It’s not a good Friday for the Obama Administration. A new report on jobless numbers, compiled by the federal government, came out today.
The official unemployment rate is 5.5 percent. That’s unchanged from last month, and that’s no cause for celebration. Even though this official number did not go up, the more complete and nearly double alternative unemployment measure and the workforce participation rate still points to peril. There are even more reminders that the American economy continues to underperform despite the assurances from the Obama Administration that things are getting better.
Spring is finally here, but the harsh winter is no real excuse for the poor economy.
Bad weather — snow, in particular — often gets blamed for a lull in economic activity. That is being used as an excuse right now, and there was plenty of snow across the United States this past winter to take the blame.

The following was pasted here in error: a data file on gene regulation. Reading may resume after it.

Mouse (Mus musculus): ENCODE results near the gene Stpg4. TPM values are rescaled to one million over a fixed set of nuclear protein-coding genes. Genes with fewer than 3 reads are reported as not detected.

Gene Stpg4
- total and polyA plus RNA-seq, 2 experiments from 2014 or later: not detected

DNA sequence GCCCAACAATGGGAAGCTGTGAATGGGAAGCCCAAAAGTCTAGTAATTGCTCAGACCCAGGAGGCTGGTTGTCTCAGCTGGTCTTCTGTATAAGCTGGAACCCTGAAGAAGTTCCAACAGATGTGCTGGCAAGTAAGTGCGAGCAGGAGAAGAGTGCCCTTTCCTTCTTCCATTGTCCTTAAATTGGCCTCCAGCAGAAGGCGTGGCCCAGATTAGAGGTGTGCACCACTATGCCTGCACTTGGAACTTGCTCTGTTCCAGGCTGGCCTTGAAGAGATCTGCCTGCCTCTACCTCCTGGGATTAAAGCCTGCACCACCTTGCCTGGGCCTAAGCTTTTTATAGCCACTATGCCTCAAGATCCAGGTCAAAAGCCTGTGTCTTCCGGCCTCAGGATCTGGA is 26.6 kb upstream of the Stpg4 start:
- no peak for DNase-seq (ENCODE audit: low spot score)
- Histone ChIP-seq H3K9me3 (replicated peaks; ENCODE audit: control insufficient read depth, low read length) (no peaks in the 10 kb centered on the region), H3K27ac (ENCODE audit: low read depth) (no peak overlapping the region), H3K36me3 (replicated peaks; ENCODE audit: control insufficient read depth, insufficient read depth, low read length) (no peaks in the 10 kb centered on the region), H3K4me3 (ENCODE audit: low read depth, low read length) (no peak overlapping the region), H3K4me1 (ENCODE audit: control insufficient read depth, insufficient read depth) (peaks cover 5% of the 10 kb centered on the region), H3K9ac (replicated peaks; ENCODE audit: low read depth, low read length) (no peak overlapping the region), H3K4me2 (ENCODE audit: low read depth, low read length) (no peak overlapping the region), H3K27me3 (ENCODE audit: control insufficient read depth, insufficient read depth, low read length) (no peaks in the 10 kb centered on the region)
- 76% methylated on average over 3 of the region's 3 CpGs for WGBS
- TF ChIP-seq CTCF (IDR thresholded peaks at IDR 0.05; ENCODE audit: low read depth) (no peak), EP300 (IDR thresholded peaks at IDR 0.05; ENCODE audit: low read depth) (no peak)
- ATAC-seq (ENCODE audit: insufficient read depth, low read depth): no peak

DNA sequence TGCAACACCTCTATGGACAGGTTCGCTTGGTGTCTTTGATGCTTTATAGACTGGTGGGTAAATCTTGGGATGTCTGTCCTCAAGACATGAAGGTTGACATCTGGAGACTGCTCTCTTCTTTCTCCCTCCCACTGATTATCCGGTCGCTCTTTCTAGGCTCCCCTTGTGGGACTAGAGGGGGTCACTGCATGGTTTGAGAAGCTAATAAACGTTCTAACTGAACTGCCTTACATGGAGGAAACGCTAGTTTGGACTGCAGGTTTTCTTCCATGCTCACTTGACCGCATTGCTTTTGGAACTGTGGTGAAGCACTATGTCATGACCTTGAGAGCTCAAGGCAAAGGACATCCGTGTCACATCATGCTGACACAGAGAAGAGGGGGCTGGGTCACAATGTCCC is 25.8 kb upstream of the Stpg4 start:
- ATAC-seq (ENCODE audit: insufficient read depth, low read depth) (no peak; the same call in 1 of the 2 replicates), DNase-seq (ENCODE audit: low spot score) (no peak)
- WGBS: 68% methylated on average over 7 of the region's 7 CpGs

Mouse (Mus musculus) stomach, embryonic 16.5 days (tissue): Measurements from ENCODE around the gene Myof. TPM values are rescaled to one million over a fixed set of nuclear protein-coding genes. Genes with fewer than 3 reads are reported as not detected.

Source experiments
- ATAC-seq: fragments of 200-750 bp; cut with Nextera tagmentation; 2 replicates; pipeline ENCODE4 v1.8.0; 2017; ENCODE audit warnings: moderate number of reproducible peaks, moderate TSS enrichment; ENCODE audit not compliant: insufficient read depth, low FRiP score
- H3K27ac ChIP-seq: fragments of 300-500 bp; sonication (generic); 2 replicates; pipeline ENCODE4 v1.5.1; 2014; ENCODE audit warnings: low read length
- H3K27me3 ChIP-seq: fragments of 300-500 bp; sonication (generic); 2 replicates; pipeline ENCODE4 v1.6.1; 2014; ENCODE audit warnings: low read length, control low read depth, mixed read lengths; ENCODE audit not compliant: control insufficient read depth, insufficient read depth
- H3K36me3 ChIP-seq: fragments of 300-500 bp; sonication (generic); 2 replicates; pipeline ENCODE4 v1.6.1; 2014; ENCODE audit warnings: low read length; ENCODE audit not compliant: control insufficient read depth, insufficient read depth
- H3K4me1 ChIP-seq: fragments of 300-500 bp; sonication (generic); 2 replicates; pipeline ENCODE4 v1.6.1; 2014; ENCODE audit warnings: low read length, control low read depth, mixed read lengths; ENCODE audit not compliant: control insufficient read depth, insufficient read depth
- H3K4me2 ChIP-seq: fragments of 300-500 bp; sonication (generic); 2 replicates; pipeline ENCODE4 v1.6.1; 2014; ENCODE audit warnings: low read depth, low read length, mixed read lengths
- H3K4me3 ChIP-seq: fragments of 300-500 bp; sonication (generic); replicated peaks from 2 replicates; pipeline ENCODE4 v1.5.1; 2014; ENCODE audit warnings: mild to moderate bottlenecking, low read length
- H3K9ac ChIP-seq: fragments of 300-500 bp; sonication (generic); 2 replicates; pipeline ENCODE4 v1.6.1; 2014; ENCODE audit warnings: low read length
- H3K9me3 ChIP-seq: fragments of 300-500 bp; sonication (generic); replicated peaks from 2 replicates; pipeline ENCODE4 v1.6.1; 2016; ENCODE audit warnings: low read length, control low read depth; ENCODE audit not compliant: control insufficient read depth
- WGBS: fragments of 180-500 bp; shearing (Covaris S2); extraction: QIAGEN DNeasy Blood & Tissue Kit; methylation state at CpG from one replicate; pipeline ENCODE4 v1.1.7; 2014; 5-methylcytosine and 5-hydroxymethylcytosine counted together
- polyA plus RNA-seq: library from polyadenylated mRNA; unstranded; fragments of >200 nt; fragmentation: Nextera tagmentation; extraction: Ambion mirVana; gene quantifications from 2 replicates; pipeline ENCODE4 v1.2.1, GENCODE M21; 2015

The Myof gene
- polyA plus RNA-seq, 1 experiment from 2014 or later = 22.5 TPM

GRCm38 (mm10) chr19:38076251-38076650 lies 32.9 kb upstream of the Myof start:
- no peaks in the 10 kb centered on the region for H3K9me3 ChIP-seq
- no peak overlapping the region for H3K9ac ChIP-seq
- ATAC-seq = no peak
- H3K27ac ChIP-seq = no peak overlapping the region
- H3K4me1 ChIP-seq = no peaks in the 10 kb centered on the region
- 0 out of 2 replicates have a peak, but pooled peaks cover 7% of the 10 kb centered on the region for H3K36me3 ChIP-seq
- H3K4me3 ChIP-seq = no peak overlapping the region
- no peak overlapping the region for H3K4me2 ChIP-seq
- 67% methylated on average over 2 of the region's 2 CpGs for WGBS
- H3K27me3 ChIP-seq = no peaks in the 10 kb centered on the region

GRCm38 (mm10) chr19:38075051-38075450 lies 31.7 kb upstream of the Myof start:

That being said, a lot of the problems with the American economy likely have more to do with Barack Obama’s fiscal stewardship than Jack Frost’s prolonged and prodigious visit.
Today’s report on jobless figures issued by the federal Bureau of Labor Statistics helps make that point.
According to the official government estimate, there was an unemployment rate of 5.5 percent in March. But this unchanged rate pales to the alternative — and much more sobering — U-6 jobless rate of 10.9 percent. This is the rate that tends to be a clearer indicator of the employment situation because it includes those who are unemployed, underemployed and have removed themselves from the job market altogether.
As Jim Clifton of the Gallup polling firm recently pointed out, this official unemployment rate can be made to seem lower than it may truly be through all sorts of manipulative trickery.